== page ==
Grapevine: Ode to Joya

Fifteen male and female singers in the 20-something age group have banded together to add yet another choir to Jerusalem’s impressive output.

Joya choir 521 (photo credit: Courtesy)
Joya choir 521
(photo credit: Courtesy)
■ MALES AND females singing in a mixed choir is usually a no-no in Orthodox Jewish circles, but there are some – at least those in the modern Orthodox stream – who figure that as long as it’s outside the synagogue, it’s permissible.
Fifteen male and female singers in the 20-something age group have banded together to add yet another choir to Jerusalem’s impressive output.
Known as Joya, they sing everything from Bach to Beatles, as well as traditional Jewish songs and contemporary Israeli pop music. Formed less than a year ago, Joya has already achieved considerable repute and has appeared at several major events, with more lined up for the near future, including the Jerusalem Performing Arts Festival at the end of March. Joya’s musical director and arranger for much of its repertoire is Richard Shavei Zion, who is also director of the 40-member Ramatayim Men’s Choir. Aside from his faith in the group of young singers, he also has an ulterior motive in directing it. Two of his daughters, Rina and Tanya, are Joya singers.
■ YAD VASHEM Chairman Avner Shalev is adding to his store of trophies.
Shalev is among 12 veteran Jerusalemites to be honored with the title Worthy of Jerusalem on June 1, which is Jerusalem Day. Born in Jerusalem, Shalev served as bureau chief for IDF Chief-of-General Staff David (Dado) Elazar during the Yom Kippur War, and was subsequently chief education officer and head of the Education Corps.
Following his retirement from military service, Shalev served as director-general of the Culture Authority in the Education and Culture Ministry, and chairman of the National Culture and Art Council, in which capacity he also served on the board of directors of the Israel Museum. It was at Shalev’s initiative that the Sam Spiegel Film and Television School was established. Shalev was also instrumental in positioning the Israel Festival as a Jerusalem event. Shalev, who has served as Yad Vashem chairman since 1993, has endeavored to redefine Holocaust remembrance and education to extend beyond the Jewish world, and has introduced a far-reaching multiyear redevelopment plan aimed at preparing Yad Vashem to meet the challenges of Holocaust commemoration in the 21st century.
Shalev is chief curator of the Holocaust History Museum that opened in 2005. In 2003, Yad Vashem, under Shalev’s chairmanship, was awarded the Israel Prize, and in 2007 Shalev received the Legion of Honor from French President Nicolas Sarkozy. In that same year, Shalev also received, on Yad Vashem’s behalf, the Prince of Asturias Award for Concord from Spanish Crown Prince Felipe.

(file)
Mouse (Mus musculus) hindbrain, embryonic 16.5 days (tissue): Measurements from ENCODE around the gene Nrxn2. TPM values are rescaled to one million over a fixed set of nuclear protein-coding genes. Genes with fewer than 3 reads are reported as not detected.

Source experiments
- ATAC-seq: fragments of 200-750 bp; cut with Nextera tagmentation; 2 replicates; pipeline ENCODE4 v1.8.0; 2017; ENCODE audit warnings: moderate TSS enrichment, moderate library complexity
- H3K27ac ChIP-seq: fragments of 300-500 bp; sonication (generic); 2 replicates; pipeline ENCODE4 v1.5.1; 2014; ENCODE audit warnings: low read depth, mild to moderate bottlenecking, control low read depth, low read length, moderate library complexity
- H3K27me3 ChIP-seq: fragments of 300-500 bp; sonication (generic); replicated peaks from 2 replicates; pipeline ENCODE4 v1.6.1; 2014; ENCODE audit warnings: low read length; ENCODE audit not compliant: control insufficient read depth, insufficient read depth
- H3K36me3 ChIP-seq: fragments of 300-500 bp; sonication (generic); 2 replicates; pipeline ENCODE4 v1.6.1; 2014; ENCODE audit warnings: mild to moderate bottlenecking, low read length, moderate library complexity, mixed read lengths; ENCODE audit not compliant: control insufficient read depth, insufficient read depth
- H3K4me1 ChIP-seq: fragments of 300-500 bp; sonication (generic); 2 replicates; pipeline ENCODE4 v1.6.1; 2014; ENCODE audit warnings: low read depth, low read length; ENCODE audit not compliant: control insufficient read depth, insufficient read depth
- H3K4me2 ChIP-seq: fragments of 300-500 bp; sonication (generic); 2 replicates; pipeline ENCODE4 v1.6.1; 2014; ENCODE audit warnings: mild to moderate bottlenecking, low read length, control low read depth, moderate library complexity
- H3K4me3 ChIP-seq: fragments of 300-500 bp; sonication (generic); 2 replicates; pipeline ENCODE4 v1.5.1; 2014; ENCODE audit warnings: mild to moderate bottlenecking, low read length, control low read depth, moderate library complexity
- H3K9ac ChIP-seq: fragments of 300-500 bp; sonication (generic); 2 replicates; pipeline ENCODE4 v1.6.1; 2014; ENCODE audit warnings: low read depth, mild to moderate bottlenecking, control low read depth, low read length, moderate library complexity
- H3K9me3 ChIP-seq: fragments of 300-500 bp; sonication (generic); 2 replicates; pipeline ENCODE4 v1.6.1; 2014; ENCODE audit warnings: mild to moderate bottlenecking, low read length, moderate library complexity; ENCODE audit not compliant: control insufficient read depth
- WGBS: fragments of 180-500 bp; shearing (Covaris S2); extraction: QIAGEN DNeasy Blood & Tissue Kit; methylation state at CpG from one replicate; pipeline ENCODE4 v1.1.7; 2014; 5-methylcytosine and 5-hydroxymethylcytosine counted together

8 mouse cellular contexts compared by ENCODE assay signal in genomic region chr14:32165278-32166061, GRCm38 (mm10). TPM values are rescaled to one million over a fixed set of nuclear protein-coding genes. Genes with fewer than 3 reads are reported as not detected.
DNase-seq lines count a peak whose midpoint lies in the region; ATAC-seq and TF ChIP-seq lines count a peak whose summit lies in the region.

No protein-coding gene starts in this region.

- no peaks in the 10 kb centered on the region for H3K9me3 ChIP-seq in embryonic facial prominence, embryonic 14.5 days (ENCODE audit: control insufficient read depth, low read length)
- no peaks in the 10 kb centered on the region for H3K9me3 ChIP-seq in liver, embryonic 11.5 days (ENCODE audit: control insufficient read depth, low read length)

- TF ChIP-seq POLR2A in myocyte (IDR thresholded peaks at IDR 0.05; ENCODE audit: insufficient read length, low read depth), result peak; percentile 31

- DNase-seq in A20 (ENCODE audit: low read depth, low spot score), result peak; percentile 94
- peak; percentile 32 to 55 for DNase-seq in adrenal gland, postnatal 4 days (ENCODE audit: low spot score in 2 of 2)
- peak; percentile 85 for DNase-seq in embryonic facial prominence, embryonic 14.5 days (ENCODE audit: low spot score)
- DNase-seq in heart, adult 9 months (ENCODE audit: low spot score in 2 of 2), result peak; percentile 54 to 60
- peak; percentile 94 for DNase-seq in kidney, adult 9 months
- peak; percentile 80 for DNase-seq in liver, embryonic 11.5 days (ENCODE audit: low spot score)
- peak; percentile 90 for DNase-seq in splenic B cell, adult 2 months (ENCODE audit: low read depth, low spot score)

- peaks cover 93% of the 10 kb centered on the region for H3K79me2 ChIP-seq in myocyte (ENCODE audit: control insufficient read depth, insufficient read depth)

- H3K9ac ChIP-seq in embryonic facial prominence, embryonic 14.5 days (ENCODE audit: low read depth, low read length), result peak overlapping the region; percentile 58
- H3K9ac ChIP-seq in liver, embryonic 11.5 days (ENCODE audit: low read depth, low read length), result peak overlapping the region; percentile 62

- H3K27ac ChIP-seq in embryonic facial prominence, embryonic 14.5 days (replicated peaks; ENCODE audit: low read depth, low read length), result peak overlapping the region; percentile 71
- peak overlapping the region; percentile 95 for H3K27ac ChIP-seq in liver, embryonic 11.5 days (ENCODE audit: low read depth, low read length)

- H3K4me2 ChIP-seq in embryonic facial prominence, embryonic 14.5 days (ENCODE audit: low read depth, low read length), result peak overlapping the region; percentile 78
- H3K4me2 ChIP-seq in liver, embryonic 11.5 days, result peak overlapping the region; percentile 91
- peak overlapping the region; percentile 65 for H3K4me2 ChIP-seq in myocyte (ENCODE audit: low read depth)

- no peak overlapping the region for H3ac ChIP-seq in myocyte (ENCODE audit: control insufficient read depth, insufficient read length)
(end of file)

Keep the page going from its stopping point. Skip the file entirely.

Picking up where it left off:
■ THERE HAS been a sudden upsurge in the realization that people with disabilities should not be marginalized but should be given every opportunity to explore their potential and utilize their talents. Basically what it means is that such people have more daily difficulties to confront and overcome, and many of them have done so.
One of the ways of increasing public awareness of disability in its many aspects, along with the determination of many disabled people to live life to the full, is the Reframing Reality Film Festival which opens at the Jerusalem Cinematheque next week. Among the organizations that work to integrate people with special needs into all areas of Israeli life is Shekel, which is engaged in a cooperative effort with the Jerusalem Cinematheque, which actively promotes openness, tolerance and acceptance of the other. As part of the festival, Shekel, together with the Cinematheque and members of the family of the late Gideon Drori, will host a memorial evening on March 16 to mark the sixth anniversary of his passing. Drori was a senior producer, director and editor at Israel Television and responsible for many fine documentaries. He was also a chairman of the Jerusalem Journalists Association, in addition to which he was a prominent figure in the battle for rights for people with disabilities. Several short films made by people with disabilities and special needs will be screened, and prizes distributed.